I've always loved Iggy Pop. I don't think I could ever really trust anybody who doesn't. So when an opportunity rose to meet the man himself some 18 or 19 years ago, I took it.
Iggy was charming and warm. A little fella with a big heart. And though my meeting with him was brief, it was sweet and memorable. I had my photograph taken with him and I got him to sign my copy of his then-current LP, "Brick By Brick".
The picture from that meeting remains a great personal favourite. My friends Pete and Alison are in the snap, and Iggy has his arms draped over our shoulders. He is half scowling, half beaming in a fashion that is entirely his. He looks so cool - and we don't look too bad either. My LP cover was signed 'To Andy, Iggy Pop x' and featured a little drawing of a face and curly bogies drooping from each of Iggy's nostrils on the back cover photograph. An Osterberg embellishment in dazzling blue ink.
It looked cool enough to hang, so shortly after I got it home I put it in a frame and stuck it on a wall close to the large bay window in my lounge. Pride of place.
The summer of 1991 came and went, and all the while my treasured Iggy autograph shone proudly from my wall. A friend came to visit one day and sauntered over for a look. "Hey, why have you got this Iggy Pop LP in a frame on your wall?" he asked.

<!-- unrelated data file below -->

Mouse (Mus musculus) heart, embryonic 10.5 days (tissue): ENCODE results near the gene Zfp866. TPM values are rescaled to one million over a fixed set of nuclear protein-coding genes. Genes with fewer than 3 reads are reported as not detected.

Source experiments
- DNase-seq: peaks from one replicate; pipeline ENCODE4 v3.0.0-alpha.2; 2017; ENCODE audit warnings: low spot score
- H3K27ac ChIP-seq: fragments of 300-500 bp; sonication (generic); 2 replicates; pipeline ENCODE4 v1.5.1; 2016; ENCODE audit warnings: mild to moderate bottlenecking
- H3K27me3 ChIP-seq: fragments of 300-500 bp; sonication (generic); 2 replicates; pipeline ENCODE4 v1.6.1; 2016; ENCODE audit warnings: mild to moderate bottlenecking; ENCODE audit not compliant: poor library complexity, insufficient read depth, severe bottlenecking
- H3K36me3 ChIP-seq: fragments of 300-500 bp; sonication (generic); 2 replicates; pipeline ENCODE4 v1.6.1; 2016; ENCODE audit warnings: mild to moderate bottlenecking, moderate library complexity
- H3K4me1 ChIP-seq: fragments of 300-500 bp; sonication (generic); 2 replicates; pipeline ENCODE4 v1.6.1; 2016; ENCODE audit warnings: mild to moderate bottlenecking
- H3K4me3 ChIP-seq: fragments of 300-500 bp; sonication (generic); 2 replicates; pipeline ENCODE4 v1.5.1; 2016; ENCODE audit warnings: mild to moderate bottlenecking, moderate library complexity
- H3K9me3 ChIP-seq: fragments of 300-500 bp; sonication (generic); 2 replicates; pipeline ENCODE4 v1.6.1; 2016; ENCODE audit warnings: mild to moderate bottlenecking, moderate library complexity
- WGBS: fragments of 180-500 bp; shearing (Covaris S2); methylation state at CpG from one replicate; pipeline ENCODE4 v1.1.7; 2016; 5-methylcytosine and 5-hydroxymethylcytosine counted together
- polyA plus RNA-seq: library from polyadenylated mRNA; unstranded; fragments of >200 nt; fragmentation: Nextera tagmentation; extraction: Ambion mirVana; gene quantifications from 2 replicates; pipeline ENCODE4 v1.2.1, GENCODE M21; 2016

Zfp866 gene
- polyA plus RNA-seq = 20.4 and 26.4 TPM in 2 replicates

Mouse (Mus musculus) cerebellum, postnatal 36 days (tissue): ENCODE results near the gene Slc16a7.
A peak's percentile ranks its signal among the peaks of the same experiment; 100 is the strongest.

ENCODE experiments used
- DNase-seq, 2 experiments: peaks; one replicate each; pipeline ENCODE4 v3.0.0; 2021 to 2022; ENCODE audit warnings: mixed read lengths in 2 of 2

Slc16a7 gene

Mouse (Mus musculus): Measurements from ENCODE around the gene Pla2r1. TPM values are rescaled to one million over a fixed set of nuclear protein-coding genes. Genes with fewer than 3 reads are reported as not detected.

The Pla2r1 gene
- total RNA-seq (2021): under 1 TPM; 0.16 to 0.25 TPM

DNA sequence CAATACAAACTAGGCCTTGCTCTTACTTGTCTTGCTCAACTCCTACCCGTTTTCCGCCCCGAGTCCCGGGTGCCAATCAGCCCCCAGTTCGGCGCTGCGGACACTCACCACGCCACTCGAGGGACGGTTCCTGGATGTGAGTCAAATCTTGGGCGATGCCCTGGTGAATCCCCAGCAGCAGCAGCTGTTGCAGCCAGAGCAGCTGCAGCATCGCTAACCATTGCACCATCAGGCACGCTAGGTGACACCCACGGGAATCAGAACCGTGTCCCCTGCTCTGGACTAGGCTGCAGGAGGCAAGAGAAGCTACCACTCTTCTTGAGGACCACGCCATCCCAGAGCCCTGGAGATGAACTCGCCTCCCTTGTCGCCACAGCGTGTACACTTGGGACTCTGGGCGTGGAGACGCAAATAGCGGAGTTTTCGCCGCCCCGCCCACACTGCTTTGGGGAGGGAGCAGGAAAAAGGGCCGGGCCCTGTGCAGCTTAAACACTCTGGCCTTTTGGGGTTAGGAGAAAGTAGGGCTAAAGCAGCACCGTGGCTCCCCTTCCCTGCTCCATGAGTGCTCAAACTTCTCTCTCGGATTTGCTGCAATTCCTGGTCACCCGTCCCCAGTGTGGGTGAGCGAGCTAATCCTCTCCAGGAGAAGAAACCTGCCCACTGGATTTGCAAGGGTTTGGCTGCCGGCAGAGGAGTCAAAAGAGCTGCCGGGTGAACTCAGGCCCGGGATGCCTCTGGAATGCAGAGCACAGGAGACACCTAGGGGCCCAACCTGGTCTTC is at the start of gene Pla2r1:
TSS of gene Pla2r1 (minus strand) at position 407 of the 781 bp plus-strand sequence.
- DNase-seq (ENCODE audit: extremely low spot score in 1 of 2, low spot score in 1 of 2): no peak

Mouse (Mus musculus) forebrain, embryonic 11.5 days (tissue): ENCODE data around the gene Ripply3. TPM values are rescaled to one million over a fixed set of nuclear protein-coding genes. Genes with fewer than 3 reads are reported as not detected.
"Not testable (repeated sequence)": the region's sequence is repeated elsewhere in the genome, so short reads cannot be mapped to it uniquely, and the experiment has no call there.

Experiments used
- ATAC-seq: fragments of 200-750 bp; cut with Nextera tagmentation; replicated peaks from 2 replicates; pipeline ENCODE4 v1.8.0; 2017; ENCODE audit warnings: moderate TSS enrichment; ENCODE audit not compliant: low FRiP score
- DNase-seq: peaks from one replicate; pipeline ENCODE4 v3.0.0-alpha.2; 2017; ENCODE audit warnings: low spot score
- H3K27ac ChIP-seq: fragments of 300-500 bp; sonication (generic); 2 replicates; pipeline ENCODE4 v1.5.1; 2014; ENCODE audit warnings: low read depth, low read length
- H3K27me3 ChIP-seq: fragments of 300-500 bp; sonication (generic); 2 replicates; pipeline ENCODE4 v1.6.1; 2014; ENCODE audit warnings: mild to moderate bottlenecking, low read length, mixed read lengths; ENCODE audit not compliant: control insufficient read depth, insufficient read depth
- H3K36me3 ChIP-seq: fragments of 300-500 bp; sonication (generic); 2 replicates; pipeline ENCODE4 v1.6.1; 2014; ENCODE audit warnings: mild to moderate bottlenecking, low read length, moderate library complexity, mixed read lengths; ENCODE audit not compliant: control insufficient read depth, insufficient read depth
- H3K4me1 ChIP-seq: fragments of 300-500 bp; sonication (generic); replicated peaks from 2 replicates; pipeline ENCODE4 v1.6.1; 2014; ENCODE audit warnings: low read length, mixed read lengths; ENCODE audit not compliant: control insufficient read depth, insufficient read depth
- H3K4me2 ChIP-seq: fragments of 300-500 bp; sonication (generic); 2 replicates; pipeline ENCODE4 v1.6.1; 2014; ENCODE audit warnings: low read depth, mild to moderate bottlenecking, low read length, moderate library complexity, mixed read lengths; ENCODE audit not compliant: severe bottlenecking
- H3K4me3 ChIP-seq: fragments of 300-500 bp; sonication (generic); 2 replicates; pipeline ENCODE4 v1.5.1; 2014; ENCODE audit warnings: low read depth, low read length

"Oh, that's been signed by Iggy. Check out the bogies! He added them himself."
"What bogies? What autograph?"
I raced to Iggy's wall. My friend was right. This was an Iggy Pop LP sleeve with nothing special on it. At all. All trace of signature and hand-daubed bogie squiggle had vanished. The sunlight had bleached the watery ink into a big pile of nothingness. Not a trace of Iggy's customisation remained.
Sadly, I took the frame from the wall and removed the Iggy sleeve. I put it back in the record rack where it now belonged - it was just another LP cover once more. I found something else to hang on the wall in its place. Something less special.
Fast forward a few years to the 'American Caesar' album. Not a bad record at all. 'Wild America', a mid-90s blues/punk rant against the red, white an' blue is an Iggy classic for sure. I got it on release day and devoured the copious sleeve notes as I played it. On the first page was the facsimile of a hand-written note from Iggy himself. It said something like: "I am not a rock star, I am a human being like you. If you want to write to me, feel free. Here is my address. If you write to me, I will reply."
So I put my little story down on paper. I kept it respectfully brief, but told Iggy how I once had his autograph, how it was blasted into a vacuum by sunlight, how I hoped to meet him again one day. I wished him well for the future and thanked him for the music, I put the envelope in the post to the States and forgot all about it.
A good few years later, an A4 card-backed envelope dropped onto my doormat. It had a New York City postmark. So much time had passed, but when I opened the flap and pulled out the 8x10" black and white promo photo of Iggy Pop I knew instantly what it was about. Iggy had signed it "To Andy, Iggy Pop x" and had drawn a little face. And from each nostril drooped a curly hand-drawn bogie... in permanent black ink.